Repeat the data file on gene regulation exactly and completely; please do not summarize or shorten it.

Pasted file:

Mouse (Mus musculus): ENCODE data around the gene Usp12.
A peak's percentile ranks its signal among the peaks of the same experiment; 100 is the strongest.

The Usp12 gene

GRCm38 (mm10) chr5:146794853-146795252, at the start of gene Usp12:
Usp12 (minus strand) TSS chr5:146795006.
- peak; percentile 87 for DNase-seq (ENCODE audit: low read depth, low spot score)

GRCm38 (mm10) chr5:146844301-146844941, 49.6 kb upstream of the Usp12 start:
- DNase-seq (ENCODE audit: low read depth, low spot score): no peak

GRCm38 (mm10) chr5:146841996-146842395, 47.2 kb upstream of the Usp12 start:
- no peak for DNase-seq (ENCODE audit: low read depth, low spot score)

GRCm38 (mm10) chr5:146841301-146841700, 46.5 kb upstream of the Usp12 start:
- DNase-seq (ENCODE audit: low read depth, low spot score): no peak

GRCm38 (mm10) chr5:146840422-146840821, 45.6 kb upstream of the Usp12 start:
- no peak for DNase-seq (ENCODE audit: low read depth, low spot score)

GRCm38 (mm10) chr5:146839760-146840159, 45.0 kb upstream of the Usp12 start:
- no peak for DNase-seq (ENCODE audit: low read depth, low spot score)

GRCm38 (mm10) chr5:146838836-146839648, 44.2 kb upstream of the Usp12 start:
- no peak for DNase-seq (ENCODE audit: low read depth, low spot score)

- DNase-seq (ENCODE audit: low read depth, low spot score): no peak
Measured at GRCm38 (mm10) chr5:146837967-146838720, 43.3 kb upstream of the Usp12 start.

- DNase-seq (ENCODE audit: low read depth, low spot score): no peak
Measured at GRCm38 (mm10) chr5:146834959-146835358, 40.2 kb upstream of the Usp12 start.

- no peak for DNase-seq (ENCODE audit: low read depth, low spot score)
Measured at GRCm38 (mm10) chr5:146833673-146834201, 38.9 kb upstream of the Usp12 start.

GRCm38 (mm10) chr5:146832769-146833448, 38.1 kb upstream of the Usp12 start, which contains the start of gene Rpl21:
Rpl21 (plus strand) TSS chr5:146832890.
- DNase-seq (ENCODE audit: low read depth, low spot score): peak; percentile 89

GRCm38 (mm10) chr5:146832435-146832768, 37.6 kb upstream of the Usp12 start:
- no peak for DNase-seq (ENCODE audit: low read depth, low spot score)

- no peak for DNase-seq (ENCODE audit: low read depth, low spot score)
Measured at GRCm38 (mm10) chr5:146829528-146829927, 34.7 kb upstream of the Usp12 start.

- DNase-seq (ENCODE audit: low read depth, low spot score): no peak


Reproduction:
Mouse (Mus musculus): ENCODE data around the gene Usp12.
A peak's percentile ranks its signal among the peaks of the same experiment; 100 is the strongest.

The Usp12 gene

GRCm38 (mm10) chr5:146794853-146795252, at the start of gene Usp12:
Usp12 (minus strand) TSS chr5:146795006.
- peak; percentile 87 for DNase-seq (ENCODE audit: low read depth, low spot score)

GRCm38 (mm10) chr5:146844301-146844941, 49.6 kb upstream of the Usp12 start:
- DNase-seq (ENCODE audit: low read depth, low spot score): no peak

GRCm38 (mm10) chr5:146841996-146842395, 47.2 kb upstream of the Usp12 start:
- no peak for DNase-seq (ENCODE audit: low read depth, low spot score)

GRCm38 (mm10) chr5:146841301-146841700, 46.5 kb upstream of the Usp12 start:
- DNase-seq (ENCODE audit: low read depth, low spot score): no peak

GRCm38 (mm10) chr5:146840422-146840821, 45.6 kb upstream of the Usp12 start:
- no peak for DNase-seq (ENCODE audit: low read depth, low spot score)

GRCm38 (mm10) chr5:146839760-146840159, 45.0 kb upstream of the Usp12 start:
- no peak for DNase-seq (ENCODE audit: low read depth, low spot score)

GRCm38 (mm10) chr5:146838836-146839648, 44.2 kb upstream of the Usp12 start:
- no peak for DNase-seq (ENCODE audit: low read depth, low spot score)

- DNase-seq (ENCODE audit: low read depth, low spot score): no peak
Measured at GRCm38 (mm10) chr5:146837967-146838720, 43.3 kb upstream of the Usp12 start.

- DNase-seq (ENCODE audit: low read depth, low spot score): no peak
Measured at GRCm38 (mm10) chr5:146834959-146835358, 40.2 kb upstream of the Usp12 start.

- no peak for DNase-seq (ENCODE audit: low read depth, low spot score)
Measured at GRCm38 (mm10) chr5:146833673-146834201, 38.9 kb upstream of the Usp12 start.

GRCm38 (mm10) chr5:146832769-146833448, 38.1 kb upstream of the Usp12 start, which contains the start of gene Rpl21:
Rpl21 (plus strand) TSS chr5:146832890.
- DNase-seq (ENCODE audit: low read depth, low spot score): peak; percentile 89

GRCm38 (mm10) chr5:146832435-146832768, 37.6 kb upstream of the Usp12 start:
- no peak for DNase-seq (ENCODE audit: low read depth, low spot score)

- no peak for DNase-seq (ENCODE audit: low read depth, low spot score)
Measured at GRCm38 (mm10) chr5:146829528-146829927, 34.7 kb upstream of the Usp12 start.

- DNase-seq (ENCODE audit: low read depth, low spot score): no peak